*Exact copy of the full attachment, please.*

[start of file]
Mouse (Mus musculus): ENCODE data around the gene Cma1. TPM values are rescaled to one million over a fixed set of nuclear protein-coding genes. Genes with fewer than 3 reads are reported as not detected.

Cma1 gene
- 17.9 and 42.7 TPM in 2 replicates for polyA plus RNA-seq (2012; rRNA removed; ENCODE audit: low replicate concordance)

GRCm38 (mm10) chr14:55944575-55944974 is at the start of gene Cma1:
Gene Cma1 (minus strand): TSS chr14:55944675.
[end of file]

Mouse (Mus musculus): ENCODE data around the gene Cma1. TPM values are rescaled to one million over a fixed set of nuclear protein-coding genes. Genes with fewer than 3 reads are reported as not detected.

Cma1 gene
- 17.9 and 42.7 TPM in 2 replicates for polyA plus RNA-seq (2012; rRNA removed; ENCODE audit: low replicate concordance)

GRCm38 (mm10) chr14:55944575-55944974 is at the start of gene Cma1:
Gene Cma1 (minus strand): TSS chr14:55944675.